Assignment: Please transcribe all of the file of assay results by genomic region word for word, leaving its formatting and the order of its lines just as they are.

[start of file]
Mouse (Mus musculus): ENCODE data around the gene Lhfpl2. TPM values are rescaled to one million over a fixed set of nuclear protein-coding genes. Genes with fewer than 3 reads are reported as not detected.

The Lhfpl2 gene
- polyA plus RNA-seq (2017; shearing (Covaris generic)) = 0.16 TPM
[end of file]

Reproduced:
Mouse (Mus musculus): ENCODE data around the gene Lhfpl2. TPM values are rescaled to one million over a fixed set of nuclear protein-coding genes. Genes with fewer than 3 reads are reported as not detected.

The Lhfpl2 gene
- polyA plus RNA-seq (2017; shearing (Covaris generic)) = 0.16 TPM